Competes very well with useless invasives, stays green all summer long without watering (afternoon shade in Pennsylvania), reasonable winters won't kill it, and you can eat it all! Beat that.


On Jul 30, 2006, pajaritomt from Los Alamos, NM (Zone 5a) wrote:

Be warned. Horseradish will take over. I have heard that it should be planted in a bucket so it won't take over your garden. I didn't listen. Now I am fighting to get it out of my lilies. Fresh horseradish is fabulous though.

I am currently trying to grow it in a 6 inch plastic pipe. This is supposed to make it easy to harvest -- just shake it out of the pipe and there is your root. It also keeps it out of your garden.

I considered a negative for this plant due to its invasiveness, but it has redeeming characteristics. The leaves are attractive, also.


On Jan 24, 2006, Gabrielle from (Zone 5a) wrote:

Put horseradish where you want it to stay because it is hard to get it all out when you move it. Preparing the root is a good way to clear your sinuses and flood your eyes!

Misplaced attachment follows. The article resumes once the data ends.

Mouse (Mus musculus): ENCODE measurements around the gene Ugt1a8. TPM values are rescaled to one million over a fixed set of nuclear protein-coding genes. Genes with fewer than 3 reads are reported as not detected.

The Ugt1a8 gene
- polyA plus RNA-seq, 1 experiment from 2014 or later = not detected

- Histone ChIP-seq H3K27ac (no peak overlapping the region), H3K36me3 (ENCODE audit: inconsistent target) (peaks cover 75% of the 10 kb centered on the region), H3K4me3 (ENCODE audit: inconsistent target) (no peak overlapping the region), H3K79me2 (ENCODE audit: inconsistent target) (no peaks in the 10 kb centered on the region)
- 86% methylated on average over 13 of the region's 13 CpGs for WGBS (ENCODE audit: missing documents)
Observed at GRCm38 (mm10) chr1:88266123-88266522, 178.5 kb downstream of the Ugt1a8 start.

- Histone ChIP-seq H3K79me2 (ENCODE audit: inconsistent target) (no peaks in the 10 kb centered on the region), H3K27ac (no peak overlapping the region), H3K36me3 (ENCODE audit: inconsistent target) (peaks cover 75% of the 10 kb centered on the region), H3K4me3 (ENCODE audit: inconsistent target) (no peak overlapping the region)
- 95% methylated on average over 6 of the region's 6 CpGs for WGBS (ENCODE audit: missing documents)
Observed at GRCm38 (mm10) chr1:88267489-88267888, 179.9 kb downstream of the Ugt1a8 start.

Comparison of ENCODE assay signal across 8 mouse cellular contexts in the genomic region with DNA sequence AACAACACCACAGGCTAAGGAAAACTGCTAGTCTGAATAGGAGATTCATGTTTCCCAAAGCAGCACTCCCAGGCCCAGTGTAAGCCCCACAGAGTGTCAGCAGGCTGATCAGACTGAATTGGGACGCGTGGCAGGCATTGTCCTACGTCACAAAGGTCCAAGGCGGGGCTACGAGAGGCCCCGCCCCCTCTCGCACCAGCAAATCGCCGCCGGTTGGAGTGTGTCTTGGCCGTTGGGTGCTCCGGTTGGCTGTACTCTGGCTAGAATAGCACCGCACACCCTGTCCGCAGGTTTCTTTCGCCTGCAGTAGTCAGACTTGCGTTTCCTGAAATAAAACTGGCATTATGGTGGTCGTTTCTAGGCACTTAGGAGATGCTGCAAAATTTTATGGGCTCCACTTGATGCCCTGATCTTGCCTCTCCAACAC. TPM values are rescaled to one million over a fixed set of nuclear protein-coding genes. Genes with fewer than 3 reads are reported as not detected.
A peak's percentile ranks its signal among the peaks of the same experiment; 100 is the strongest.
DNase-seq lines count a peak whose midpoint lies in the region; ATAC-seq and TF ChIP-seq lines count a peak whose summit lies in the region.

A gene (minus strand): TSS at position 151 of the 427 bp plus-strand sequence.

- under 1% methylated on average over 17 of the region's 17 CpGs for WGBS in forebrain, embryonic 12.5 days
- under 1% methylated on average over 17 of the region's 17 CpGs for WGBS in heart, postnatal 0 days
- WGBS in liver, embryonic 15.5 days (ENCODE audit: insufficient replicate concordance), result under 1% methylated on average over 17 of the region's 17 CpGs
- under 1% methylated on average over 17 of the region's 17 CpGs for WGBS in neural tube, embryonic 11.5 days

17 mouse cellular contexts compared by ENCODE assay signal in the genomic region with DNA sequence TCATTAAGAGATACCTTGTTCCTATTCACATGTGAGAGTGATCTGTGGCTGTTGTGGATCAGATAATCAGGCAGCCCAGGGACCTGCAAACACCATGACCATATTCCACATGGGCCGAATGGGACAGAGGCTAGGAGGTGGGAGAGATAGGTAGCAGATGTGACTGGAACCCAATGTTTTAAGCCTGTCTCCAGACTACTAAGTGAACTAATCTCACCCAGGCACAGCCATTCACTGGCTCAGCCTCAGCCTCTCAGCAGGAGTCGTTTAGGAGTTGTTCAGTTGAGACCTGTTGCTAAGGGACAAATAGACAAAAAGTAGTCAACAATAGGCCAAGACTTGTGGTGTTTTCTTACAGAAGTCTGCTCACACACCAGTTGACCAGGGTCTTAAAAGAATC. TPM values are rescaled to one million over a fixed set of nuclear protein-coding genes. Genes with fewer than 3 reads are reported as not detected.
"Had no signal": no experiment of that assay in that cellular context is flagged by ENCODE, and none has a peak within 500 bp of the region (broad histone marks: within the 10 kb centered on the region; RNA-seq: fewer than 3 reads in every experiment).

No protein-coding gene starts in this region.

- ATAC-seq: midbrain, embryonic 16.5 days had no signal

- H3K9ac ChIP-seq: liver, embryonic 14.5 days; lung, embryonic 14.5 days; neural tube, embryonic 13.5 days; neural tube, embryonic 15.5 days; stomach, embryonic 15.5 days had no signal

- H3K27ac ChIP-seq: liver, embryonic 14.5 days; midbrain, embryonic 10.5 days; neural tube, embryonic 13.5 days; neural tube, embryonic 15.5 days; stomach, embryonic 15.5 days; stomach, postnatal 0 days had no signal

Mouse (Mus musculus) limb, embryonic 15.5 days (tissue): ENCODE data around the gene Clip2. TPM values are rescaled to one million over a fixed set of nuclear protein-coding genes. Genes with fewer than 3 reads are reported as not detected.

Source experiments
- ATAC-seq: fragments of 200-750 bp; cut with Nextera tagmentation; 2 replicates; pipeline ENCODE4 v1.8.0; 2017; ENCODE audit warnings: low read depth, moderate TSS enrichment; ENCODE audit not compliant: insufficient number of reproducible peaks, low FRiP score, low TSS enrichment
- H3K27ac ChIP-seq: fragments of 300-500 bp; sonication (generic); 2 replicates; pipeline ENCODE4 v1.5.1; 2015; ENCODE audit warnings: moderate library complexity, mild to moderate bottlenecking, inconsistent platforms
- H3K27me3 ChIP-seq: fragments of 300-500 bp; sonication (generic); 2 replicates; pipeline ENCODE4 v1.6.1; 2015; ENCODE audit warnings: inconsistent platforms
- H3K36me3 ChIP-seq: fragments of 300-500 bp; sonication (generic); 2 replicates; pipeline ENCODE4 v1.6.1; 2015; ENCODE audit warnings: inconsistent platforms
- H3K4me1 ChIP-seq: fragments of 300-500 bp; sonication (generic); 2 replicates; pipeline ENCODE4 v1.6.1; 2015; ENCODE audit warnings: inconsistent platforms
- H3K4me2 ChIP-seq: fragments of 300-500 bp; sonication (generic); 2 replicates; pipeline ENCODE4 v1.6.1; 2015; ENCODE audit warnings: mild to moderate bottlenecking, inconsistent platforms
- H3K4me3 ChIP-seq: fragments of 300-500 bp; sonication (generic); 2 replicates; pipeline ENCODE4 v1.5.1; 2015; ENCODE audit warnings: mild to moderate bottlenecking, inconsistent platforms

On Jul 6, 2005, mercedinus from Saint Cloud, MN (Zone 3b) wrote:

The Armoracia rusticana is a beautiful perennial plant with the ability to feed horseradish lovers as myself. My second year with the plant was delightful because one of the plants sent a stalk shot of white flowers in early summer which lasted for approximately three weeks. My only recommendation is to not rototill this plant expecting to eradicate it. The plant will spread which is dependent upon how much and far one tills. Also the plant tends to struggle if transplanted... but don't fret. Give the precious one more time (maybe a year or so) and you'll be impressed with the results.


On Dec 29, 2004, Joan from Belfield, ND (Zone 4a) wrote:

Very easy to grow, and makes the best horseradish. My grandma always told me to harvest horseradish in the months that ended in "r".


On Jan 22, 2003, lupinelover from Grove City, OH (Zone 6a) wrote:

Fresh horseradish is the best! Very easy to grow, out-competes almost all other plants.